By Jesse B. Gill
San Bernardino police are super glad May is over. Actually, it’s safe to say that pretty much anyone who lives in the city feels the same way.
It’s because the bodies have been dropping in San Bernardino like crazy. The city saw more homicides in May than it has in the entire year.
There’s been a little confusion over the number of homicides in San Bernardino since January. Several news sources have reported different numbers, ranging from 16 to 22.
That’s because the Police Department keeps track of the homicides they have to solve, not just the number of killings.
If you’re counting the number of people killed, the number is 22. But police don’t count the cases the District Attorney’s office rules were justified.
Like the March 29 shooting death of 40-year-old Brandon Morrow at the hands of San Bernardino County Sheriff’s deputies. San Bernardino cops don’t count that one because the DA said it was a reasonable use of force. (Marrow also shot at the deputies, by the way. He hit one of them in the hand.)
The same goes for the March 4 stabbing of Andy Nath, 25, outside the Pool Club on E Street. Police arrested two men and a woman in connection with that killing but all three were later released after the DA’s office ruled they acted in self-defense.
So that puts the “official” number at 20.
But 12 of those happened in a single month: May.
When I spoke to Police Chief Rob Handy about the homicides in May, he used words like “frustrating,” “concerning” and “unacceptable,” to describe the war zone the city became during the last month of Spring.
“It’s been a rough time,” he says.
Still, you won’t see his department resorting to knee-jerk reactionary tactics to try and cut down on the killings.
“I don’t want to respond to each individual (killing) with some big program or window dressing,” Handy says.
The department has added extra patrols in the areas where gang-related shootings have broken out, mainly to prevent retaliation and ease tension in troubled neighborhoods.
Handy was sworn in as San Bernardino’s police chief in October, after a career as a commander for the Phoenix Police Department. He commanded a rough area called Maryvale with an average homicide rate that dwarfs San Bernardino’s.
And while he takes the recent homicides seriously, the sheer volume of them this month don’t seem to rattle him.
“I haven’t seen anything in the last seven months that indicates that this is anything more than a bad stretch,” he said.
And it’s other kinds of criminal behavior, he said, that often leads to the homicides that have occupied the papers’ front pages this month.
Drugs, gangs and prostitution, he said. Those are the biggest problems.
And so if there’s a response to the dramatic jump in homicide numbers, it’s that his people are working harder to suppress that kind of activity.
The idea is to cut down on the drugs, gangs and hookers and by extension, cut down on the killings.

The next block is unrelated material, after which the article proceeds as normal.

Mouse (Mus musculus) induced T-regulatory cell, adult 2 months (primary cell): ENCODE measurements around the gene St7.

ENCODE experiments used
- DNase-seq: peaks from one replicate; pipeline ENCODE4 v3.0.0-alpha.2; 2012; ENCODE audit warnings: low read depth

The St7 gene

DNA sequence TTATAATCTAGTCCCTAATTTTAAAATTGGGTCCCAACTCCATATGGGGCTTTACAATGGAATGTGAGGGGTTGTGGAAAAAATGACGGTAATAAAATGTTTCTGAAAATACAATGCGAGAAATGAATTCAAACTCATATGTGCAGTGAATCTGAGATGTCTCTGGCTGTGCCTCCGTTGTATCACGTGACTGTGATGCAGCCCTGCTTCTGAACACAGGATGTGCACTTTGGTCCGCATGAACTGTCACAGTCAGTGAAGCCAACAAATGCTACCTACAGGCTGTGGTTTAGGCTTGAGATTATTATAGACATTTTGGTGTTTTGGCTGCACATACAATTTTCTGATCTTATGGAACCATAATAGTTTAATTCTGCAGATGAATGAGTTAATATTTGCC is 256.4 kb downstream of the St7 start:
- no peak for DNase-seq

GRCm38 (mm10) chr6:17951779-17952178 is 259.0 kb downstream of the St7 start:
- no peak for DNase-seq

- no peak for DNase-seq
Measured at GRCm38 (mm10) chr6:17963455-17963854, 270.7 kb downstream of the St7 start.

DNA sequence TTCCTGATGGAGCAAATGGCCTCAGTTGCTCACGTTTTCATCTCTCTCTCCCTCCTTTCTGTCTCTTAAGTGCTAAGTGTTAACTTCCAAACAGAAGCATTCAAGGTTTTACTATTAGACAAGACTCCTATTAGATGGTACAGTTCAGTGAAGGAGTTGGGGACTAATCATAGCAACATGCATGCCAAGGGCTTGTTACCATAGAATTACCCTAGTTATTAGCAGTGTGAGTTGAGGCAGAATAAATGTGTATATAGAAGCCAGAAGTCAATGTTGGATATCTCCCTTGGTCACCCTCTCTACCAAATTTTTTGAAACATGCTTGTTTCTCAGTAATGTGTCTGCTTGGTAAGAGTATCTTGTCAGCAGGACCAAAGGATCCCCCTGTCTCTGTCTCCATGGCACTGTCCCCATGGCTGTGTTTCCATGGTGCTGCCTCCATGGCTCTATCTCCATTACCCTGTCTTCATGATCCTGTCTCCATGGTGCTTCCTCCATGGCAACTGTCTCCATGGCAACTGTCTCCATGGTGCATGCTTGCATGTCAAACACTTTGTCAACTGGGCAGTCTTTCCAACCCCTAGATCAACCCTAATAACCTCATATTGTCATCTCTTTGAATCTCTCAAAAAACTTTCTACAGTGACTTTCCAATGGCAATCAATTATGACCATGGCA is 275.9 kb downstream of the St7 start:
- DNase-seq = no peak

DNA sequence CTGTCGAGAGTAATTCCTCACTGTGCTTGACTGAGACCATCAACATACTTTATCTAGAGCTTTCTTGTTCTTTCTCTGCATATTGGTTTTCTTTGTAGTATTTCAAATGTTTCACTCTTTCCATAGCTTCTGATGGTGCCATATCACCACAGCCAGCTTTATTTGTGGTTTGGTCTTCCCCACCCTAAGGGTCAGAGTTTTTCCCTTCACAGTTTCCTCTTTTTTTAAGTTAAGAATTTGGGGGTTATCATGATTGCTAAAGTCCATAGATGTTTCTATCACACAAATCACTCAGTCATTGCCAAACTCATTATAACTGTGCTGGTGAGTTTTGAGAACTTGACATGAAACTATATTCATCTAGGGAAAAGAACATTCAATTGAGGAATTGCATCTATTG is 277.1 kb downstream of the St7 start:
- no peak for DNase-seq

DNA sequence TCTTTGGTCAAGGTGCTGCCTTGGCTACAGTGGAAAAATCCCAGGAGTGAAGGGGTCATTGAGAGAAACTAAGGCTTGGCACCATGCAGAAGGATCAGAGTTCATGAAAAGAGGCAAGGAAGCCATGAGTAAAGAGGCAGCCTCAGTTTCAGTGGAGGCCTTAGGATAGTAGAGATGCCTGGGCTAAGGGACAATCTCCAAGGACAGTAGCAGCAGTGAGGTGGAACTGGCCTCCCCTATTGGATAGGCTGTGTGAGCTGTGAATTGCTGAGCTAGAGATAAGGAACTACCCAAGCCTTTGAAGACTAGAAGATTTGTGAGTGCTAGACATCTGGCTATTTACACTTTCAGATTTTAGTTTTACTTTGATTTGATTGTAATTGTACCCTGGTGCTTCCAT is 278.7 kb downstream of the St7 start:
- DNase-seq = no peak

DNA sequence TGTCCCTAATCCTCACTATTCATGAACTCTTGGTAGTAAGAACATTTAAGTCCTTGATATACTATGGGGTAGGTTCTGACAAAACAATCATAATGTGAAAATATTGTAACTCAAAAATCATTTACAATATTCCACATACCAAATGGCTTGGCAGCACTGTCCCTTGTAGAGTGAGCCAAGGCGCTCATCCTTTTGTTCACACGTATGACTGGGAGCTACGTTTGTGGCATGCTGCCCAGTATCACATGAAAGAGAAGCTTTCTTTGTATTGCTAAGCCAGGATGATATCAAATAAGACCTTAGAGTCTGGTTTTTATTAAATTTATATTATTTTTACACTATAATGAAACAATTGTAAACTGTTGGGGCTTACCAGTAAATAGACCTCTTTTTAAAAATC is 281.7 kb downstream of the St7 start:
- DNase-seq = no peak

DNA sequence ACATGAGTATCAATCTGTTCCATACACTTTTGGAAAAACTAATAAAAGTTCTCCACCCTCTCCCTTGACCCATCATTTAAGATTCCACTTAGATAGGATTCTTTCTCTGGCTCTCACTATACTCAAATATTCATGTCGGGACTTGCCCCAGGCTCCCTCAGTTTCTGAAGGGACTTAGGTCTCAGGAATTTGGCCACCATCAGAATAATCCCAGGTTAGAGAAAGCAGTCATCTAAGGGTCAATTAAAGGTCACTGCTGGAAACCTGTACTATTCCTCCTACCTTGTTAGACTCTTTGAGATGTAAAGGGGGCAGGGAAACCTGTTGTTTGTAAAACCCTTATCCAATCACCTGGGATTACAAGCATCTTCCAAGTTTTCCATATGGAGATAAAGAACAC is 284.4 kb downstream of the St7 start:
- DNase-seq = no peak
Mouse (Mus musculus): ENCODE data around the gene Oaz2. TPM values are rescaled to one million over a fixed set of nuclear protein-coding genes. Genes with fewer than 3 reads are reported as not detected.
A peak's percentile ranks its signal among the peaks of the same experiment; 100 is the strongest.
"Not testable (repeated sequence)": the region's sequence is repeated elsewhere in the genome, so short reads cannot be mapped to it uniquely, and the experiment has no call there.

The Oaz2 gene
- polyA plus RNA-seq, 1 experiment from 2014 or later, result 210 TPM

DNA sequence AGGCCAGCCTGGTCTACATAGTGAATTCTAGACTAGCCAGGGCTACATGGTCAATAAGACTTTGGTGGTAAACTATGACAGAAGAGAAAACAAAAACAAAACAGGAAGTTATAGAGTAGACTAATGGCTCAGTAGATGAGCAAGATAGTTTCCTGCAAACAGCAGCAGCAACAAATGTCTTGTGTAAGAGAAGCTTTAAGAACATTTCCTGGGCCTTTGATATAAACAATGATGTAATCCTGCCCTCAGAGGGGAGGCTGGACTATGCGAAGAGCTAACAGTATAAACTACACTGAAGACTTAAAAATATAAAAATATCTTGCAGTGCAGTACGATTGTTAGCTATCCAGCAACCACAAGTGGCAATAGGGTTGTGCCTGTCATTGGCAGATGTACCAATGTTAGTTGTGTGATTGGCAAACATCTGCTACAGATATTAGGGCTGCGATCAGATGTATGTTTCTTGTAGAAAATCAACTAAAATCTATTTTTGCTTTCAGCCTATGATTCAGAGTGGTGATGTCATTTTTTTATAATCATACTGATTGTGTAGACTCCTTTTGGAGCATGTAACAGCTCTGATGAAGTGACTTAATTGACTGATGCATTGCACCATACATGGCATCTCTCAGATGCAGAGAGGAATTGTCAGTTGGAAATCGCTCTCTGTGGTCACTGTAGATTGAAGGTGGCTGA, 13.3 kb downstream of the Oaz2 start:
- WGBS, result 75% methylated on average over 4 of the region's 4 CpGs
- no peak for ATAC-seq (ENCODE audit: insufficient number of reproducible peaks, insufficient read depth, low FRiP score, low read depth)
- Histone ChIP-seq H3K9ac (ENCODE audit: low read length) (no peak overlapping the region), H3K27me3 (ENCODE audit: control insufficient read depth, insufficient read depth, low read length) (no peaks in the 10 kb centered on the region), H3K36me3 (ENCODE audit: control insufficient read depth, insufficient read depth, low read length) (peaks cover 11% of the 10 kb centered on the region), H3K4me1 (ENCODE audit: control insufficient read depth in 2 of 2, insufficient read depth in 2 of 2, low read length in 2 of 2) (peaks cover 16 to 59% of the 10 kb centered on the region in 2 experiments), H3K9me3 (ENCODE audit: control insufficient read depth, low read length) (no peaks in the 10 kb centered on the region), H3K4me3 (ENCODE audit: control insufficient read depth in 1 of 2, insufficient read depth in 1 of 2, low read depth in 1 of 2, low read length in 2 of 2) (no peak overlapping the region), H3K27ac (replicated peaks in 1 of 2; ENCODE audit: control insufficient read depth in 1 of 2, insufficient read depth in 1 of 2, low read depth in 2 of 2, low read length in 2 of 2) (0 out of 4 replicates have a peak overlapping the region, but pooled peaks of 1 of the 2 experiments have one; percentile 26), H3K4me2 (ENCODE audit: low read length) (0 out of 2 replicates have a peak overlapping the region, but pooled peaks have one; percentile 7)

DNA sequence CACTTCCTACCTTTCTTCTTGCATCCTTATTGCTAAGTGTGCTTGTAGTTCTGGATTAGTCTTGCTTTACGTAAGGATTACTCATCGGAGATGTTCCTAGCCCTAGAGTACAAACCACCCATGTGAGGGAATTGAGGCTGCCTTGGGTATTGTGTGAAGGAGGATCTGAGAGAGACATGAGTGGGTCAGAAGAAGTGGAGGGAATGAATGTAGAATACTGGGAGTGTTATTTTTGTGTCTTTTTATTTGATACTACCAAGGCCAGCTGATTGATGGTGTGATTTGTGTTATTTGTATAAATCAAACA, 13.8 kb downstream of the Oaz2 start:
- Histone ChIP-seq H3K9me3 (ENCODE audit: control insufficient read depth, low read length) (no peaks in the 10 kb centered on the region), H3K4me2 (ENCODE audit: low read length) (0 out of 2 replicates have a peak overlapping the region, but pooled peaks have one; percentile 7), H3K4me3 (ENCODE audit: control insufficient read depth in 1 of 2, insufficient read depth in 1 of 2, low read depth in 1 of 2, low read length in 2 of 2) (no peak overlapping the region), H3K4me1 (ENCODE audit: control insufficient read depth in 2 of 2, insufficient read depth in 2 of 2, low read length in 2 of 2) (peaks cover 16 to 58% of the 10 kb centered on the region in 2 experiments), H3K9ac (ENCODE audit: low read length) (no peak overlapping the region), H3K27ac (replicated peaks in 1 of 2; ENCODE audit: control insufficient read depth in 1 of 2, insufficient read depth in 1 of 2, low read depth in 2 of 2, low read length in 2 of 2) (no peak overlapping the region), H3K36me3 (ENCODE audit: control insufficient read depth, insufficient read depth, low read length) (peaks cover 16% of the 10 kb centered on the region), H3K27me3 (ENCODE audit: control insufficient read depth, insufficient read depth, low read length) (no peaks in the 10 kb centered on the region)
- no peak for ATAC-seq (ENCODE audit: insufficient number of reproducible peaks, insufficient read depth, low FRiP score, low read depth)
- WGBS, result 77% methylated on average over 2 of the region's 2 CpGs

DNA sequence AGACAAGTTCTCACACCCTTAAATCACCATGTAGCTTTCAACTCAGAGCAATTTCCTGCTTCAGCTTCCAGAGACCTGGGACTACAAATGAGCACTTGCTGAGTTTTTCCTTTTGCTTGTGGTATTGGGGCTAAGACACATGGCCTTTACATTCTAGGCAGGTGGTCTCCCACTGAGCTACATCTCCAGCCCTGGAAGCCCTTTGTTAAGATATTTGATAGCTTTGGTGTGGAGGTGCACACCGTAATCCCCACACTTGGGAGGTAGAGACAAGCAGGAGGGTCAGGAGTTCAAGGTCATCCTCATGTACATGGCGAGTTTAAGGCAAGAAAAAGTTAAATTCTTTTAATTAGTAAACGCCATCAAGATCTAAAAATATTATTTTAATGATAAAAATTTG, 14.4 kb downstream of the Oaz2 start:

“And all of these victims—none of them deserved to die,” Handy says. “I’m not saying that because they were engaged in that behavior that they deserved to die.
“But I do think that the chances that your chances of being a victim of being a violent crime are much greater when you’re involved in those kinds of activity—gangs, drugs and prostitution.”
But that doesn’t mean there isn’t a reactionary response. Just ask the city’s homicide detectives.
These are a group of police who can barely keep their feet underneath them right now, according to Handy. When they received word of the city’s last May homicide—Gregario Gonzales, 19, of San Bernardino was shot to death May 29 while visiting the memorial site of his friend, Michael Espino, who was, of course, a homicide victim—detectives were putting in extra hours on the weekend to try and get some of the open cases off of their desks.
And their clearance rate—the percentage of cases solved—is hovering around 50 percent right now, Handy said. And they’re tired.
“They’re worn out,” Handy said. “They are taxed. They are spread thin. They are working all kinds of hours.”
“They’re doing a great job under a very difficult set of circumstances.”
If you’re looking for the silver lining—and trust me, the cops policing San Bernardino definitely are—it’s that there’s no common thread linking any of the killings.
“We do think that the incidents are independent of each other,” Handy says. “We haven’t found anything that links any of them.”
I may have spoken too soon when I said San Bernardino police are glad May is over. Why? At 1:57 a.m. on June 1, detectives rolled to an apartment complex near the intersection of Waterman and Baseline.
Responding to a shots fired call, they found Colton resident Donald Ray McCall Jr., 19, shot to death. No suspect. No motive.
So far, June’s not off to a great start.
NOTE: It’d be pretty messed up of me to write a story like this and not mention the fact that I got the idea for it by reading The San Bernardino Sun this year. Yes, that’s where I used to work but they’ve tracked every killing in San Bernardino this year and I used their stats as a jumping-off point. Credit where credit’s due and all of that . . .